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Understanding Endometriosis

March is Endometriosis Awareness Month, a movement across the globe to bring attention to a disease that affects an estimated 176 million women worldwide. Endometriosis can have a devastating effect on a woman’s quality of life due to its very painful symptoms and effect on fertility. Unfortunately, despite affecting millions of women, it still lurks very much in the shadows. Here are just some of the facts we all should know.

What is Endometriosis?

Endometriosis occurs when tissue that should line the inside of a woman’s uterus grows outside of it instead. Even though the tissue is on the outside of the uterus, it still acts as it should during menstruation – breaking apart and bleeding every cycle.

Because the blood from this tissue has no place to go, surrounding areas of the body may become inflamed or swollen and scar tissue and lesions can develop. Endometriosis can occur anywhere around the uterus but is most often found on the ovaries.

Because the condition can vary so greatly from woman to woman, there are a wide variety of symptoms:

  • Painful periods (dysmenorrhea); pelvic pain and cramping may begin before a woman’s period and extend several days into it
  • Lower back and abdominal pain
  • Pain with intercourse
  • Pain with bowel movements or urination, often during a woman’s period
  • Excessive bleeding, including occasional heavy periods (menorrhagia) or bleeding between periods (menometrorrhagia)
  • Infertility

Women may also experience fatigue, diarrhea, constipation, and bloating or nausea, especially during menstrual periods.

Is There a Cure For Endometriosis?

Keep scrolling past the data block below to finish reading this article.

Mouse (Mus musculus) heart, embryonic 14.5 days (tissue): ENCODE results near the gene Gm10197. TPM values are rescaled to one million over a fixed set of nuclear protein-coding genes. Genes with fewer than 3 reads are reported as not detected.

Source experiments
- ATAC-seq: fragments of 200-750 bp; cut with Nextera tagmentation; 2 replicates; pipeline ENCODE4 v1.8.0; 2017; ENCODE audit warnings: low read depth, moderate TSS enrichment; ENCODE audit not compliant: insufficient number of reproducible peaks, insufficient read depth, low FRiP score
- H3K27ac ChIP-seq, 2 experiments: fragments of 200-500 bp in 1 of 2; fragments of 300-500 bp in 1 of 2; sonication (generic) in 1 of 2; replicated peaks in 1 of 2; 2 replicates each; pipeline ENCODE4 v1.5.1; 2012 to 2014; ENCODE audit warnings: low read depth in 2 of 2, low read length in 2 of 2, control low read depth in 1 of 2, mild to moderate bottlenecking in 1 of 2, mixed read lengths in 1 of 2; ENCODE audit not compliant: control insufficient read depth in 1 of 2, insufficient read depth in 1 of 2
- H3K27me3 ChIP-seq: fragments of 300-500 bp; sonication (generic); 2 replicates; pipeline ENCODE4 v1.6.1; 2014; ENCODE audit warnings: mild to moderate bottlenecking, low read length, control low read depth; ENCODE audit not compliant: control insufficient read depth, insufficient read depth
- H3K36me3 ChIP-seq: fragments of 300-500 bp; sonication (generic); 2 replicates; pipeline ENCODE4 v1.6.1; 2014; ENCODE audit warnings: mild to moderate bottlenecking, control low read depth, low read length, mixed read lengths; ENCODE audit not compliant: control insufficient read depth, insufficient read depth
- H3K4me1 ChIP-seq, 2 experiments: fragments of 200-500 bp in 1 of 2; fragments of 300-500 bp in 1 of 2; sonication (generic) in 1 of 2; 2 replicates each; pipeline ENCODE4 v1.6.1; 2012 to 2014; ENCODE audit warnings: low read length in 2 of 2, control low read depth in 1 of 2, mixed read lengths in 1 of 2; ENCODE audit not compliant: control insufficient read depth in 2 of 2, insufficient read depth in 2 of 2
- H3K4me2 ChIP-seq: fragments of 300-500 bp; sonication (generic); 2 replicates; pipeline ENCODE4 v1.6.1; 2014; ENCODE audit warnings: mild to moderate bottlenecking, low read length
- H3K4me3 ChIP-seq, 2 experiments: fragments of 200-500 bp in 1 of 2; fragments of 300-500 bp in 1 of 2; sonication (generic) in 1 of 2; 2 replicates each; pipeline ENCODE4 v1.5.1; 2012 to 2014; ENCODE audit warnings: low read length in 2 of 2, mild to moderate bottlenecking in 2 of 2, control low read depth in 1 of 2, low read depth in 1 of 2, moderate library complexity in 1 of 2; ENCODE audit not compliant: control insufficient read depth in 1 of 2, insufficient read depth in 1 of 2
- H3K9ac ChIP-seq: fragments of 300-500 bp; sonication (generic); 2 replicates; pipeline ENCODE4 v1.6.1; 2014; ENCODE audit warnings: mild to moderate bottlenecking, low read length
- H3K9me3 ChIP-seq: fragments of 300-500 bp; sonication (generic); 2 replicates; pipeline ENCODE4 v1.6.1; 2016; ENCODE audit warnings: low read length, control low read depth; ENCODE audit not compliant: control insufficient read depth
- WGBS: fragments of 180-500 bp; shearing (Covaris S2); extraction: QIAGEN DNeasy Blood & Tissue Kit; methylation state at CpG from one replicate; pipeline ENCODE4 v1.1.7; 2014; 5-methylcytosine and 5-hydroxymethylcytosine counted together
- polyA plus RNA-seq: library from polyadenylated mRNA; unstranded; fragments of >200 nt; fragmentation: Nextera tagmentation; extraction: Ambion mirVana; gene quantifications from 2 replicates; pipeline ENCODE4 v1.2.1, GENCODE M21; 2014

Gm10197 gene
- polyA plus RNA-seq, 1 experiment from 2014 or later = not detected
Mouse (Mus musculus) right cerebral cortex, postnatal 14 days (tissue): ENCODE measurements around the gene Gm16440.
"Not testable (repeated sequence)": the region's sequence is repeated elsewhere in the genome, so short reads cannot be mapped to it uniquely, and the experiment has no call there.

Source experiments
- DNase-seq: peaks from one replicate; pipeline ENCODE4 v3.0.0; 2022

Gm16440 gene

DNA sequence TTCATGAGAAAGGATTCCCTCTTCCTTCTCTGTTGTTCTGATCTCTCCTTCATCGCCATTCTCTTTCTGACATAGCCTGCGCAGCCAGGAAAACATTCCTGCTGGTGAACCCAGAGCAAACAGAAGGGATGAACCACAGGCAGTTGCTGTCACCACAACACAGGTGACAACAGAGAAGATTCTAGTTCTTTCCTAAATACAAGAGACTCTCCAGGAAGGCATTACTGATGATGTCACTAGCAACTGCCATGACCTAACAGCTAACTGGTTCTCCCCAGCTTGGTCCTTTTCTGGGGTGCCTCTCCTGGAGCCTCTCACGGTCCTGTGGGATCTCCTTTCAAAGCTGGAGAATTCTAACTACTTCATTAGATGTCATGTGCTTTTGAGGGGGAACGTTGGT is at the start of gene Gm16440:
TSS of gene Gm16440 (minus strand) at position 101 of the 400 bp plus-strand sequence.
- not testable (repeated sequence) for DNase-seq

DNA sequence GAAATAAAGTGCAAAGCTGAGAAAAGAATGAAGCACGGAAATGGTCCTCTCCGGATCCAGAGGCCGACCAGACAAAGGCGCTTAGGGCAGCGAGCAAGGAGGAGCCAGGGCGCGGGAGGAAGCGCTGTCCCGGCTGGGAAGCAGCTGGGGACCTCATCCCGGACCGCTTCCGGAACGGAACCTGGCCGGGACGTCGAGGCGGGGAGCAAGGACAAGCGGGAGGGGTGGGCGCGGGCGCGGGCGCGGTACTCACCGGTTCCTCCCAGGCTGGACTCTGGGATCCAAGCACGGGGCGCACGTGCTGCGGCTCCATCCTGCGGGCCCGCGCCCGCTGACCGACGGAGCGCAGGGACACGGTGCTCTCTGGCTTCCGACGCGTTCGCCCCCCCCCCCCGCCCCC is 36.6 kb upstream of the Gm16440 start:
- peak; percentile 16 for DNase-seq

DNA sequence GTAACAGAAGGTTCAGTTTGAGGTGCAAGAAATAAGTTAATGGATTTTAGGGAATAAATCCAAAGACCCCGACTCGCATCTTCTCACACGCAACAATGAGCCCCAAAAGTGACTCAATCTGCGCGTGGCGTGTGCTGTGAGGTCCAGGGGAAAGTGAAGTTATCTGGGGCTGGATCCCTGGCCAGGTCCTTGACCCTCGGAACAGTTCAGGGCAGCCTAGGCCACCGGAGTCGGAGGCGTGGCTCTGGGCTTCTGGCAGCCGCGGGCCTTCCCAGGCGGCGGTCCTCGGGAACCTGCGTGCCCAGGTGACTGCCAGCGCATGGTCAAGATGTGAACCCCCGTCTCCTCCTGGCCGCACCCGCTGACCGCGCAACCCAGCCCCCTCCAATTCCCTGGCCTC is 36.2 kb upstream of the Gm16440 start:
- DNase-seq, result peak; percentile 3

At this time, we still do not know why endometriosis occurs, and there is no cure. Therefore, the healthcare industry tends to focus on pain and symptom management.

Treatment Options for Endometriosis

Treatments for endometriosis typically fall into the following categories:

  • Pain management – If the pain is manageable with over-the-counter medications , NSAIDs like ibuprofen (Advil, Motrin) or naproxen (Aleve) are often recommended.
  • Hormone therapy – Adjusting the level of estrogen in the body can help lesions bleed less, which decreases inflammation, scarring, and cyst formation. Commonly prescribed hormone treatments include:
    • Birth control pills, patches, and vaginal rings
    • Gonadotropin-releasing hormone (Gn-RH) agonists and antagonists
    • Progestin-only contraceptives
    • Danazol (Danocrine)
  • Lifestyle changes, self-care, alternative therapies – Besides non-medication pain management (e.g., hot baths, warm compresses, etc.), some women also have success managing their hormone levels through diet, exercise, and/or alternative therapies like acupuncture.
  • Surgery – In some cases, women choose to have full hysterectomies to address endometriosis. This is typically a last resort and should always be discussed in light of a woman’s personal reproductive goals, overall health, age, etc.

If you think you may have endometriosis, drug maker AbbVie has a helpful website that can guide you through assessing your symptoms and preparing to have a productive conversation with your doctor.


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